Ok, so the network doesn’t work too well, but at least the ROs and COs can get on the phone/web and electronically communicate all that vital data? Not so. Health ministries, ROs and COs just can’t be trusted: “Vital data are routinely delayed, incomplete, or inaccurate…Sending headquarters staff (or experts who report back to headquarters) into the field provides an alternative to official channels and helps improve information quality”. Ouch! So what are we talking about here? It’s not really travel, is it. It’s under-performing health systems; ineffective implementation of the legal instruments of global governance; and a general failure to understand why those health systems are weak to begin with, and why those instruments don’t work.
Embracing new technology: Can somebody please tell me why, with the advent of the internet, we are still being peddled the line that “there is no substitute for face-to-face interaction when it comes to building relationships”? There is a substitute – it’s called Skype. IOs absolutely have to start integrating, and normalising, virtual communication as a substitute for the pre-Anthropocene hand-salving that, incredibly, continues to define 21st century diplomacy. And here we come to the real rub of the articles by Cheng and Pillinger: global warming.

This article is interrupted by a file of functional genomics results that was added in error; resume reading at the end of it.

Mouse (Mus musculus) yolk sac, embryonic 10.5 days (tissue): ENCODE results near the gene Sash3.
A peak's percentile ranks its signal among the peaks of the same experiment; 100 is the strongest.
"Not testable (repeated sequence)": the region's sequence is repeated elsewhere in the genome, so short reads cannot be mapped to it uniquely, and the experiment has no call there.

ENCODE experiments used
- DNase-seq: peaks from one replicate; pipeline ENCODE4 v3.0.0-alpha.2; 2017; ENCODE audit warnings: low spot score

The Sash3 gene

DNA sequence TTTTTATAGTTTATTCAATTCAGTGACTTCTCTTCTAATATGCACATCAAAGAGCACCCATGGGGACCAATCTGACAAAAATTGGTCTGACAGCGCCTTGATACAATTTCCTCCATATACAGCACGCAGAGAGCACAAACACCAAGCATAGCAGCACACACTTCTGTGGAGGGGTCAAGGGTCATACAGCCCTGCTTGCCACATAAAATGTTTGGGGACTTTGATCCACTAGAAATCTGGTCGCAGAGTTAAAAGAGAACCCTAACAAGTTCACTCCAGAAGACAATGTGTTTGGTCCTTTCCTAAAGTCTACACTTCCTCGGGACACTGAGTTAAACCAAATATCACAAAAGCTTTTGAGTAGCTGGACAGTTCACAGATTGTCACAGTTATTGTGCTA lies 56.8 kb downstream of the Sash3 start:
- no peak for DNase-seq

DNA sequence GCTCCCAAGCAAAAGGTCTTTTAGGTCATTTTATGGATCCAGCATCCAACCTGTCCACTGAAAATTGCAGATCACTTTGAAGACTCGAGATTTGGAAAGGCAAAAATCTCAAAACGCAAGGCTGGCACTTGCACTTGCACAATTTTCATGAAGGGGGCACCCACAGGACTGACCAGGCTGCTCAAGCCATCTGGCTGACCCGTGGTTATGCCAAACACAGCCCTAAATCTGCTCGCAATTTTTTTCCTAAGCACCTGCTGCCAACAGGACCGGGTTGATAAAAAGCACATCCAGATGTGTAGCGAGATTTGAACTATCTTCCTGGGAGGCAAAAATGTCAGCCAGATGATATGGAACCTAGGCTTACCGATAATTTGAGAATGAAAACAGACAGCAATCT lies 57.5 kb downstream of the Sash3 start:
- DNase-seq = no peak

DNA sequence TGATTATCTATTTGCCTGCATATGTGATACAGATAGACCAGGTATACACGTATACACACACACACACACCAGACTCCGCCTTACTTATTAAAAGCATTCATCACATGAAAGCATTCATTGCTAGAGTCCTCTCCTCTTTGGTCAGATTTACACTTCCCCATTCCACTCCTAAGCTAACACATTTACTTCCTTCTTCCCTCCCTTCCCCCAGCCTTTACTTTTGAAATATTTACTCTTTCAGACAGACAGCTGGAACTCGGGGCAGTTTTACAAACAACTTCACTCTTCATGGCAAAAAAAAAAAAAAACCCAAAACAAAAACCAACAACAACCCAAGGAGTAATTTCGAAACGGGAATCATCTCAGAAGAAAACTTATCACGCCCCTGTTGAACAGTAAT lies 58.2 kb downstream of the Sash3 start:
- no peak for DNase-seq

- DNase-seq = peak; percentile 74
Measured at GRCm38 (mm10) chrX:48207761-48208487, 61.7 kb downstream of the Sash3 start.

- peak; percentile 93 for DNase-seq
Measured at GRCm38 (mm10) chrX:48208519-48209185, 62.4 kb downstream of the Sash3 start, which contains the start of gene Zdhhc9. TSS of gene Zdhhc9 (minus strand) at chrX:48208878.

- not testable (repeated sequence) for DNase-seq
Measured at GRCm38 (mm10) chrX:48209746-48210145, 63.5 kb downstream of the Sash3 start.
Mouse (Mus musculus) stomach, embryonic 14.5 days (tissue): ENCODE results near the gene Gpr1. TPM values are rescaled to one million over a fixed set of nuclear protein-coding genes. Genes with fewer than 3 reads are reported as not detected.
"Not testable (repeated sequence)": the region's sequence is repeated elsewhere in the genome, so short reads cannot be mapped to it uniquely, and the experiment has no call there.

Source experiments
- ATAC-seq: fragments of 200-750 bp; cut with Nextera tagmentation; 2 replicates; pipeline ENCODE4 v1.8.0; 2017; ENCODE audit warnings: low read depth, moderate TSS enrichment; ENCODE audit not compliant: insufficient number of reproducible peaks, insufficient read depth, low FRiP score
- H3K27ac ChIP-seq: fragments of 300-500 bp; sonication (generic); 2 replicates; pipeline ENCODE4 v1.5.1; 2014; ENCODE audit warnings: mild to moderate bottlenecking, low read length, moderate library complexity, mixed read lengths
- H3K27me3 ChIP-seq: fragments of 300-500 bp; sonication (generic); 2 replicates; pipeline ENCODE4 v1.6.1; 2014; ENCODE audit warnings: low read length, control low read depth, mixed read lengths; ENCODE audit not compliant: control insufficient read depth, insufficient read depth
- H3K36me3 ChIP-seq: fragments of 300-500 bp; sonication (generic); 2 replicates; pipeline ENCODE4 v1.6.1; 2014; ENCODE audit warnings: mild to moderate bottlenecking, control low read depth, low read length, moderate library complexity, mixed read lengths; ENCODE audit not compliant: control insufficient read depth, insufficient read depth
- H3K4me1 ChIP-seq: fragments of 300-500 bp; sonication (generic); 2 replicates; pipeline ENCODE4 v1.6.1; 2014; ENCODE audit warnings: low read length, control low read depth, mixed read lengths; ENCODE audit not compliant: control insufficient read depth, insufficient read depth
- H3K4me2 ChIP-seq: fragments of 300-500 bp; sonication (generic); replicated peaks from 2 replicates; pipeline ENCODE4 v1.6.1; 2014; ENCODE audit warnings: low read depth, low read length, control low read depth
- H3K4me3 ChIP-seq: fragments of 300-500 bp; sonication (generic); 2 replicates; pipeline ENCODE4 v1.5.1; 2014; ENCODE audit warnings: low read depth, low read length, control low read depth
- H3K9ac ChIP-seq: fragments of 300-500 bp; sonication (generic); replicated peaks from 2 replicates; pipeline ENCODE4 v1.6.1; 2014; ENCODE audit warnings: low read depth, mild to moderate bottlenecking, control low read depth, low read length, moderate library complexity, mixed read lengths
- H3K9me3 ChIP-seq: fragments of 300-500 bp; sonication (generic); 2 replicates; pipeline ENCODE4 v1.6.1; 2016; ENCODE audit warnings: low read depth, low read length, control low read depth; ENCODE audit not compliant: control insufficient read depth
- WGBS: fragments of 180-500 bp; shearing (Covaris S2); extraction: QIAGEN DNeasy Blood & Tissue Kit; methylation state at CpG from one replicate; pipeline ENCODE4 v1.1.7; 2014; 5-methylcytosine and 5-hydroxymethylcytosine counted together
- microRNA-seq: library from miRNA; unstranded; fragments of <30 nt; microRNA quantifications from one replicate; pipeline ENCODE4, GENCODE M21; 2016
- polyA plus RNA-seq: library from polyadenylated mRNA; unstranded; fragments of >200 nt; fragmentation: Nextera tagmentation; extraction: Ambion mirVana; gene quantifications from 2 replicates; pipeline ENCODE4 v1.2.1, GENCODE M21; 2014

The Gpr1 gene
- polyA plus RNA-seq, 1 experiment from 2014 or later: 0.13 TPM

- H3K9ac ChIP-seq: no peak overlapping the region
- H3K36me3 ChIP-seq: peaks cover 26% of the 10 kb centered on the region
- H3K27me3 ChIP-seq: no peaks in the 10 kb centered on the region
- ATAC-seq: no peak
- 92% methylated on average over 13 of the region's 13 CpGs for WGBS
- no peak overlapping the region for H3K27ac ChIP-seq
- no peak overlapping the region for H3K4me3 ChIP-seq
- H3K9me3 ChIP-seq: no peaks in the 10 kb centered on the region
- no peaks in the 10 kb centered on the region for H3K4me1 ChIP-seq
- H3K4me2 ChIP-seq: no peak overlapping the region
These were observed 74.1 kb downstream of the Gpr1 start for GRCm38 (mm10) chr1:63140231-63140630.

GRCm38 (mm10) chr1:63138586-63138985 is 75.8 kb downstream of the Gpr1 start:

If you’re going to freak out, choose your freak out wisely: Cheng and Pillinger give us plenty to freak out about, but personally I think the comparison between travel budgets and budgets from disease eradication is not really the most freaky. Ok, so the travel budget of $200m is pretty high, but not untypical for an IO. You might want to get a bit freaked by the relatively small amount of money the WHO devotes to AIDS, TB and malaria – less than its travel budget. But what you should really be freaking out about is the contribution that all that flying around is making to global warming. This is why the $200m travel budget is egregious. Framing the problem as a ‘that-money-would-be-better-spent-on-x,y-or-z’ is the wrong frame, and a distraction to the bigger issue. The WHO needs to take a stand, lead the way, blaze a fracking (ahem) trail in terms of its response to climate change. And that means changing how it operates. Which means cutting back on its travel.
Here’s Pillinger’s closing statement” “WHO’s travel spending is a basic feature of its mandate as an international organisation, not a symptom of bureaucracy run amok”. I’m sorry Mara, but you’re wrong. WHO’s mandate also includes to “foster the ability to live harmoniously in a changing total environment”. We are facing a radically changing total environment and the WHO, in order to ensure “the attainment by all peoples of the highest possible level of health” MUST change its ways. And be visible in doing so in the hope that other IOs will take note and emulate. It was estimated that the Paris Climate Talks resulted in an additional 300,000 tonnes of CO2 emitted into the atmosphere. The total emissions from the World Health Assembly may be comparable, and that happens every year. It’s just not sustainable.